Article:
PS C:\> Register-PSSessionConfiguration -Name WithProfile -StartupScript Add-Profile.ps1
              
# Add-Profile.ps1
. c:\users\admin01\documents\windowspowershell\profile.ps1

-------------------------- EXAMPLE 6 --------------------------

The commands in this example compare a no-language session to a restricted-language session. The example shows the effect of using the LanguageMode parameter of New-PSSessionConfigurationFile to limit the types of commands and statements that users can run in a session that uses a custom session configuration.

To run the commands in this example, start Windows PowerShell with the "Run as administrator" option. This option is required to run the Register-PSSessionConfiguration cmdlet .


 

The first pair of commands use the New-PSSessionConfigurationFile cmdlet to create two session configuration files. The first command creates a no-Language file. The second command creates a restricted-language file. Other than the value of the LanguageMode parameter, the session configuration files are equivalent.


PS C:\>New-PSSessionConfigurationFile -Path .\NoLanguage.pssc -LanguageMode NoLanguage
PS C:\>New-PSSessionConfigurationFile -Path .\RestrictedLanguage.pssc -LanguageMode Restricted

 

The second pair of commands use the configuration files to create session configurations on the local computer.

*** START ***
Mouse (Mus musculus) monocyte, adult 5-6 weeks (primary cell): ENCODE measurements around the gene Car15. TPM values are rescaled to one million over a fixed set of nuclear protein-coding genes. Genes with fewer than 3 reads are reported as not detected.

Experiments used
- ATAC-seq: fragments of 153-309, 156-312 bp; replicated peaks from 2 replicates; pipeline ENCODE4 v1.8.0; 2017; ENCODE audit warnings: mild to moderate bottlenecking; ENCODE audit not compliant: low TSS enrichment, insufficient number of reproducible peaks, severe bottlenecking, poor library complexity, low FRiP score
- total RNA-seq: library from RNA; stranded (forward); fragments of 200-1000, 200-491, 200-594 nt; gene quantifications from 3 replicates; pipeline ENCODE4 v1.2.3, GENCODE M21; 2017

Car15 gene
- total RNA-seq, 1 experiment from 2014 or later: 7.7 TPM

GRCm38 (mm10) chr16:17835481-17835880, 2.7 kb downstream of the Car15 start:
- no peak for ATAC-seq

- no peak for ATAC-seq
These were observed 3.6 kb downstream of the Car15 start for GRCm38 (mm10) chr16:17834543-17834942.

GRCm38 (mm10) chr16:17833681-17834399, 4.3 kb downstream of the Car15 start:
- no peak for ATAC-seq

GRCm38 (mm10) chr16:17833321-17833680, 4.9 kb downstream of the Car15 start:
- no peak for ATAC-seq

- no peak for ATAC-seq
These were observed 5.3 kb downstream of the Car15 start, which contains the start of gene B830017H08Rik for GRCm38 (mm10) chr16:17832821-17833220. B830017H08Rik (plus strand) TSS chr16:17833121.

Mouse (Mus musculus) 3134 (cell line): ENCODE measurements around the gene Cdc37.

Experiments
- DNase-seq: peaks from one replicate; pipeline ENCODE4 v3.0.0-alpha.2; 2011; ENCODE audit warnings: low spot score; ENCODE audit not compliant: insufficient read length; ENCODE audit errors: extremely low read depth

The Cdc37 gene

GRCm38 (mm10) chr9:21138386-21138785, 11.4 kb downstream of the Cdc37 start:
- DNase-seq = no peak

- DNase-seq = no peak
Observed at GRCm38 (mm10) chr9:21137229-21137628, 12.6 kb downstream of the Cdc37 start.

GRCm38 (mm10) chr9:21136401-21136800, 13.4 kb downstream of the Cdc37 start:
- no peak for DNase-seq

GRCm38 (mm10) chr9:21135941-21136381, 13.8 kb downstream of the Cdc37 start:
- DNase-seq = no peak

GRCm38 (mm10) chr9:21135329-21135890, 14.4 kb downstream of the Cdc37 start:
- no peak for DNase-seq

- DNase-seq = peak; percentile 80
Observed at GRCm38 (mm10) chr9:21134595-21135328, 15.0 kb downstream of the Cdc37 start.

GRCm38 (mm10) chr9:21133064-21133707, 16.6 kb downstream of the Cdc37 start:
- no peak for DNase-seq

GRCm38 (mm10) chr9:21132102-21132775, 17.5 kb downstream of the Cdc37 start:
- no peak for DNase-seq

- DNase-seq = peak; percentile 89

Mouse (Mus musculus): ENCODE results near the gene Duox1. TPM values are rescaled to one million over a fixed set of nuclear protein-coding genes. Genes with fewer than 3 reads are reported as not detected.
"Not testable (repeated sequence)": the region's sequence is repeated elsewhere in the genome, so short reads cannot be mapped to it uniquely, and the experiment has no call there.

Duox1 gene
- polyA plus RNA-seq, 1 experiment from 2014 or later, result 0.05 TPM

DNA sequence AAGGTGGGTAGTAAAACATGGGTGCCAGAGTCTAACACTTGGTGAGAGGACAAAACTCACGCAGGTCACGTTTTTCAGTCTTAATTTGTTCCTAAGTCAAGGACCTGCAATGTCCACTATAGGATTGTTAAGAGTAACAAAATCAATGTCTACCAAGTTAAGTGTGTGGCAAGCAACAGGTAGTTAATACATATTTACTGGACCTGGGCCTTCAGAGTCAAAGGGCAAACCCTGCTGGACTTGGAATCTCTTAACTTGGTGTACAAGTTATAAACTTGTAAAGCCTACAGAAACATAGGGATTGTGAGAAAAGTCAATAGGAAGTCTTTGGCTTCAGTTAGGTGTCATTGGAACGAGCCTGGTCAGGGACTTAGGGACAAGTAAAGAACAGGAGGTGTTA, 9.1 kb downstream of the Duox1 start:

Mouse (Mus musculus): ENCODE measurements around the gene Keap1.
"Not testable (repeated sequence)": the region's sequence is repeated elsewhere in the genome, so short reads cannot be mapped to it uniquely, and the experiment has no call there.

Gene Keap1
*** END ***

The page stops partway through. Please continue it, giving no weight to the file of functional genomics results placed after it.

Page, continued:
PS C:\>Register-PSSessionConfiguration -Path .\NoLanguage.pssc -Name NoLanguage -Force
PS C:\>Register-PSSessionConfiguration -Path .\RestrictedLanguage.pssc -Name RestrictedLanguage -Force

 

The third pair of command creates two sessions, each of which uses one of the session configurations that was created in the previous command pair.


PS C:\>$NoLanguage = New-PSSession -ComputerName Srv01 -ConfigurationName NoLanguage
PS C:\>$RestrictedLanguage = New-PSSession -ComputerName Srv01 -ConfigurationName RestrictedLanguage

 

The seventh command uses the Invoke-Command cmdlet to run an If statement in the no-Language session. The command fails, because the language elements in the command are not permitted in a no-language session.


PS C:\>Invoke-Command -Session $NoLanguage {if ((Get-Date) -lt "1January2014") {"Before"} else {"After"} }
The syntax is not supported by this runspace. This might be because it is in no-language mode.
+ CategoryInfo : ParserError: (if ((Get-Date) ...") {"Before"} :String) [], ParseException
+ FullyQualifiedErrorId : ScriptsNotAllowed
+ PSComputerName : localhost

 

The eighth command uses the Invoke-Command cmdlet to run the same If statement in the restricted-language session. Because these language elements are permitted in the restricted-language session, the command succeeds.


PS C:\>Invoke-Command -Session $RestrictedLanguage {if ((Get-Date) -lt "1January2014") {"Before"} else {"After"} }
Before

Related topics



Was this page helpful?
(1500 characters remaining)
Thank you for your feedback

Community Additions

ADD
Show:
© 2014 Microsoft